Several ways of executing the down speeding procedure could be imaginable. However, as the establishment of the H.320 side of the call includes BONDING, as described in the background section, it would be convenient to use BONDING as a tool for the down speeding procedure. BONDING is a technique drafted by the BONDING consortium creating frame structures and procedures for establishing a wideband communications connection by combining multiple switched 56/64 kbit/s channels. BONDING is described in the specification “Interoperability Requirements for Nx56/64 kbit/s Calls” issued by the BONDING consortium.
The main task of the BONDING technique is to align data octets of the individual channels. Channels used for the wideband connection are routed independently of each other, thus the data in each channel might be individually delayed relative to the data in other channels. The defined frame structure for each 56/64 kbit/s bearer channel provides for the alignment of data octets from the individual channels to their original sequence before reforming the individual channels into a composite serial data stream at the terminating end.
However, the BONDING technique also includes a procedure for down speeding an already established connection by removing one or more channel of which the connection is composed. This procedure is originally meant to remove channels that erroneously have not reached synchronization. However, the now discussed embodiment of the present invention utilizes this procedure for adjusting the bandwidth at the H.320 side according to the bandwidth of the H.323 side. After determining that down speeding is required, as described above, the down speeding procedure is initiated and follows the one described for the BONDING technique. The redundant channels are disconnected at step 110, the new speed is reflected in the Information Channel, and the remaining channels are resynchronized by equalizing the delays.
The resynchronization of the down speeded H.320 connection at step 112 will take some time. In this time, the gateway should preferably encode a still image, and possibly a voice response to transmit to the H.323 endpoint, informing the user that down speeding is in progress.
Then, when resynchronization is completed, the still images that have been presented to the respective endpoints during down speeding are removed, the call will be connected, and video, audio and other data may be forwarded through the gateway in a conventional way with the bandwidth of the H.320 side adjusted to the H.323 side.
The gateway node 200 includes determination means 202 adjusted to select a first data rate amount from one or more data rate amounts requested from the first terminal 210 reflecting bandwidth capabilities of the first terminal 210. A comparison means 204 at the gateway node 200 is adjusted to compare the first data rate with a second data rate being a data rate of the circuit switched H.320 connection. The gateway node 200 further includes a channel controller 206 that is adapted to disconnect a second number of the first number of ISDN B-channels and to adjust the remaining ISDN B-channels to form the circuit switched H.320 connection if the first data rate is lower than the second data rate.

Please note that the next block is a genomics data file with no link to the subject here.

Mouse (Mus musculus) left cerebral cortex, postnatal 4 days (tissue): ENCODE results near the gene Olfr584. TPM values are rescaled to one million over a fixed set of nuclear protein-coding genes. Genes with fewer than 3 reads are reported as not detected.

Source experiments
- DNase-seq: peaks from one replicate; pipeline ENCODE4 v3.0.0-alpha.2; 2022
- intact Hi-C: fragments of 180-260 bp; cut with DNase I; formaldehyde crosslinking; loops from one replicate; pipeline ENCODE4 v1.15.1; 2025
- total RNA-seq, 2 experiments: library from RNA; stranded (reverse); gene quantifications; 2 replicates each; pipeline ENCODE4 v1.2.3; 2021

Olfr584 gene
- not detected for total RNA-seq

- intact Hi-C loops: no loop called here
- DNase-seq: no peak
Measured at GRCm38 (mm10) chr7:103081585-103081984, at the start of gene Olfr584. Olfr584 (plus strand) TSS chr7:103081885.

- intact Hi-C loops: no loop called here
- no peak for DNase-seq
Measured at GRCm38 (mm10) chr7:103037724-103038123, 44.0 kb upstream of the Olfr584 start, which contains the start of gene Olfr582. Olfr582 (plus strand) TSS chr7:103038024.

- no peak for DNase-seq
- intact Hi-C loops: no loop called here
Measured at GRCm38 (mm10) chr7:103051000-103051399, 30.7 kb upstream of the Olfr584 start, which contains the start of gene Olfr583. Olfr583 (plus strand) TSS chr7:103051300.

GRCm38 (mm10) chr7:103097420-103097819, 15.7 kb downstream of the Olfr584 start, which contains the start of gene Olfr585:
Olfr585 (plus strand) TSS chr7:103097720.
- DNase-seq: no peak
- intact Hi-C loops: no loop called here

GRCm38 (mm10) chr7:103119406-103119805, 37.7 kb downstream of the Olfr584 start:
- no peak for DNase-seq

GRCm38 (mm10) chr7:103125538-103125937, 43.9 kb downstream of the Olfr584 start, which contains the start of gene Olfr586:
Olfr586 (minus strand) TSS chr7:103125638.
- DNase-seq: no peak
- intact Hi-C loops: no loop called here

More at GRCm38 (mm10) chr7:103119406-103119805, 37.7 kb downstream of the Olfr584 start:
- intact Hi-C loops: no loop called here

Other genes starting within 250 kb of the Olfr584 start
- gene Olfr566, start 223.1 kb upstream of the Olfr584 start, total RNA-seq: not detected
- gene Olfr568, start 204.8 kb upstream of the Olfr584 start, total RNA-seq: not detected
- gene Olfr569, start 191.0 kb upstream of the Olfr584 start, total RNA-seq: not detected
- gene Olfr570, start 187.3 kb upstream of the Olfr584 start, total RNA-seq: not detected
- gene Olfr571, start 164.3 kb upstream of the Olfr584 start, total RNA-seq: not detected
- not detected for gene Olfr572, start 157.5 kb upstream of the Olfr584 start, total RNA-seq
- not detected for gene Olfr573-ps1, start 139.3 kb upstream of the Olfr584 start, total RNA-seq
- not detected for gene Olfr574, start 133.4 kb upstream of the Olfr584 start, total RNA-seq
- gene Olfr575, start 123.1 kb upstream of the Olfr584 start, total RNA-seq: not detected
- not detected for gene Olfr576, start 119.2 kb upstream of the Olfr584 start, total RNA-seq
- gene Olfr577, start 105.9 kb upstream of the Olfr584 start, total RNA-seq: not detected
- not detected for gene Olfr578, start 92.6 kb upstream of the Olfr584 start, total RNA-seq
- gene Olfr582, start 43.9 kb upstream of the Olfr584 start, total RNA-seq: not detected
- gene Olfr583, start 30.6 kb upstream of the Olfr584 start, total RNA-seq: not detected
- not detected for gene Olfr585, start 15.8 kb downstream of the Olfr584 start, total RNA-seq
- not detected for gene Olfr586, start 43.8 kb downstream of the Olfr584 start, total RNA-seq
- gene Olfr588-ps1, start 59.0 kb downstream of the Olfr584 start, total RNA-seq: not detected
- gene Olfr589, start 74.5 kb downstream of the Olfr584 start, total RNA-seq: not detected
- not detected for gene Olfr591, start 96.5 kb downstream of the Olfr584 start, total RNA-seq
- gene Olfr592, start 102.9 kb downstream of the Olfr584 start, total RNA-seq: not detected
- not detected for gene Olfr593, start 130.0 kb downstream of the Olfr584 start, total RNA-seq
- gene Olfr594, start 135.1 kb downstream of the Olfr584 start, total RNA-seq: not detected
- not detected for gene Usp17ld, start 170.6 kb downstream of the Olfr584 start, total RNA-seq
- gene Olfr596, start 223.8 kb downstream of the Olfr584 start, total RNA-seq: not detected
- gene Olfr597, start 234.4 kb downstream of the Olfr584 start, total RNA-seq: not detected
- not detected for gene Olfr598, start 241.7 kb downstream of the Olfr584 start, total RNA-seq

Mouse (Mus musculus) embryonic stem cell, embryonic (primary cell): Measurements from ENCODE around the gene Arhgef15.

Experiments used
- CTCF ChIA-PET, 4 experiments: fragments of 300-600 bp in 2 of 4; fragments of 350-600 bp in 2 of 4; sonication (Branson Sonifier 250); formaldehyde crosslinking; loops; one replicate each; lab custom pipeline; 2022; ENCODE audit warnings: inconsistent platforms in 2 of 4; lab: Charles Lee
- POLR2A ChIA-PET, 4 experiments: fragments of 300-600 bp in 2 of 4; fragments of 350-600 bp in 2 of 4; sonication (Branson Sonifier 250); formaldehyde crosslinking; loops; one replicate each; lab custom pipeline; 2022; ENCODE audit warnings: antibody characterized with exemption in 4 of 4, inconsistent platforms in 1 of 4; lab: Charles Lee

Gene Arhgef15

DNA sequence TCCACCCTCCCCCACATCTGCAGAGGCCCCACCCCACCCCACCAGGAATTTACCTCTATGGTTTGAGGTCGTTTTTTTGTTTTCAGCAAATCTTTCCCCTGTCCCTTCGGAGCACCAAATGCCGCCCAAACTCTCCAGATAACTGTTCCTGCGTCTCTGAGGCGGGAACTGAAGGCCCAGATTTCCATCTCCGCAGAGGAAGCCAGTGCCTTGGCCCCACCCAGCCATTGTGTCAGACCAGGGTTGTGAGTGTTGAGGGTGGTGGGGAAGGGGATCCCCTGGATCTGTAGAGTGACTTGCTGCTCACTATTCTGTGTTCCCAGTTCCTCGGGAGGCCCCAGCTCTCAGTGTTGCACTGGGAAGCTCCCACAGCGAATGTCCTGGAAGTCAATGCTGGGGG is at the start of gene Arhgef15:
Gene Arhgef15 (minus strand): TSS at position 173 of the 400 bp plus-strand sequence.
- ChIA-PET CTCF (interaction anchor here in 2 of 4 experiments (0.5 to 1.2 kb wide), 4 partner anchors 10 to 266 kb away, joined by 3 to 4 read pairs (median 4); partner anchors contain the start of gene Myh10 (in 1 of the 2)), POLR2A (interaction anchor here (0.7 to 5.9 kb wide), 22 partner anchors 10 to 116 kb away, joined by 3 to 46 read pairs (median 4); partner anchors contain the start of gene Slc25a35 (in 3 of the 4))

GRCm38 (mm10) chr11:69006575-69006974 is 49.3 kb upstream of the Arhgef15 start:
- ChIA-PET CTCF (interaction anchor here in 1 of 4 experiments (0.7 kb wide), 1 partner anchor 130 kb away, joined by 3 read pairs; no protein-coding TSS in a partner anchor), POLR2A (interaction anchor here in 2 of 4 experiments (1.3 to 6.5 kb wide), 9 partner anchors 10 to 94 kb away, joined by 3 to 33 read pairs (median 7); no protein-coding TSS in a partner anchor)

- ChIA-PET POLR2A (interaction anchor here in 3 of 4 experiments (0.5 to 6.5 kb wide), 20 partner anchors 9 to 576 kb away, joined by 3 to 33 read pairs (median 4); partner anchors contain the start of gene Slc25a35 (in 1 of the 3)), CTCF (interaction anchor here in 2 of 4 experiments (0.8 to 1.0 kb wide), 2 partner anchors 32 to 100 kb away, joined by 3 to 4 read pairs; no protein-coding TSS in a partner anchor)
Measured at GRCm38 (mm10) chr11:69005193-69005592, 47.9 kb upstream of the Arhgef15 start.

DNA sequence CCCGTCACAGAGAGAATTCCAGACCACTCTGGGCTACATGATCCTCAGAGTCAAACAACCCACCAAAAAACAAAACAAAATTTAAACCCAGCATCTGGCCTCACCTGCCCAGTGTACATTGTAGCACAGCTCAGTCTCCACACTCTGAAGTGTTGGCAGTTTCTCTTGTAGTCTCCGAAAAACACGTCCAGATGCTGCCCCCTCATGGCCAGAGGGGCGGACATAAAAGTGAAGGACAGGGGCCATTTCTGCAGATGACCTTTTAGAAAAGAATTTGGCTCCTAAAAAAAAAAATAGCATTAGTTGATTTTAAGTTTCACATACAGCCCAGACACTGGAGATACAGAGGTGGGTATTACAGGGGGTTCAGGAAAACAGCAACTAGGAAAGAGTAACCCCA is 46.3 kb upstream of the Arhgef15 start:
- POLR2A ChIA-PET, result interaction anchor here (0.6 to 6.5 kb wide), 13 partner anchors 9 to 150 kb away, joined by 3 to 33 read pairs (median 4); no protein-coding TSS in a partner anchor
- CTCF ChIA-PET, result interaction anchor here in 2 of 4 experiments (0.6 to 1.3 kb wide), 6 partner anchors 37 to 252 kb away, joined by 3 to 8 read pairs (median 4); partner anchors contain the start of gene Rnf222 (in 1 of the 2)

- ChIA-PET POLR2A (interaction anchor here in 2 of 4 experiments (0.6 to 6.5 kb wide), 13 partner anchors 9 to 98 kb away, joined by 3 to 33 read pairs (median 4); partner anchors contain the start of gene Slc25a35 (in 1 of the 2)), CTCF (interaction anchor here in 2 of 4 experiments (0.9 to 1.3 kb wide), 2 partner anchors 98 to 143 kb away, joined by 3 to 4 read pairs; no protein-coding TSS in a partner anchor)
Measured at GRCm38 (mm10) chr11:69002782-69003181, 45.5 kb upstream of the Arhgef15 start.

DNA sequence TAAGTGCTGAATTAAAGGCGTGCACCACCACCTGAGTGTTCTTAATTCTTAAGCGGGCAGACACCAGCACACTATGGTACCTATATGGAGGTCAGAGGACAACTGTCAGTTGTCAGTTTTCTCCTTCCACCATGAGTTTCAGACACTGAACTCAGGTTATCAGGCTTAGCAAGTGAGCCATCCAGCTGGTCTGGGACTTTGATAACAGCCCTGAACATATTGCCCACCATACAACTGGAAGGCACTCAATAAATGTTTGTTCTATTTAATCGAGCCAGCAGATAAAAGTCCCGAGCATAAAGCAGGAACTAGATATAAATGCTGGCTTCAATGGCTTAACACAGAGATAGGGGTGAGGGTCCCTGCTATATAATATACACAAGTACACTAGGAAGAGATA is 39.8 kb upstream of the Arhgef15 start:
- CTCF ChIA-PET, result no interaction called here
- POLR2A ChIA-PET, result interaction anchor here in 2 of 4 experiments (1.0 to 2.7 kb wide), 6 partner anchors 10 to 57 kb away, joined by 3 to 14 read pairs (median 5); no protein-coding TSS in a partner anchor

Note that even if only H.323 is mentioned in the description, the present invention can also be utilized when the packet switched terminal is a SIP (Session Initiated Protocol). SIP is also a protocol for IP video conferencing. The two protocols are very similar, and are only distinguished in the signaling and controlling procedures. Thus, what is described for H.323 above, also applies for SIP.
While this invention has been particularly shown and described with references to preferred embodiments thereof, it will be understood by those skilled in the art that various changes in form and details may be made therein without departing from the scope of the invention encompassed by the appended claims.
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|U.S. Classification||370/352, 370/524, 709/231, 709/223, 370/235, 370/242|
|International Classification||H04L29/06, H04L12/24, H04L12/66|
|Cooperative Classification||H04L65/103, H04L41/0896, H04L29/06027, H04L65/1009, H04L65/104|
|European Classification||H04L41/08G, H04L29/06C2, H04L29/06M2N2S4, H04L29/06M2H4, H04L29/06M2N2M4|
|Sep 1, 2004||AS||Assignment|
Owner name: TANDBERG TELECOM AS, NORWAY
Free format text: ASSIGNMENT OF ASSIGNORS INTEREST;ASSIGNORS:KARLSEN, PER ARNE;NILSEN, GEIR SCOTT;LORENTZEN, NILS HENRIK;REEL/FRAME:015097/0962;SIGNING DATES FROM 20040111 TO 20040614
Owner name: TANDBERG TELECOM AS,NORWAY
Free format text: ASSIGNMENT OF ASSIGNORS INTEREST;ASSIGNORS:KARLSEN, PER ARNE;NILSEN, GEIR SCOTT;LORENTZEN, NILS HENRIK;SIGNING DATES FROM 20040111 TO 20040614;REEL/FRAME:015097/0962
|Dec 1, 2011||AS||Assignment|
Owner name: CISCO TECHNOLOGY, INC., CALIFORNIA
Free format text: CONFIRMATORY ASSIGNMENT;ASSIGNORS:TANDBERG TELECOM AS;CISCO SYSTEMS INTERNATIONAL SARL;SIGNING DATES FROM 20111110 TO 20111129;REEL/FRAME:027307/0451
|Sep 23, 2013||FPAY||Fee payment|
Year of fee payment: 4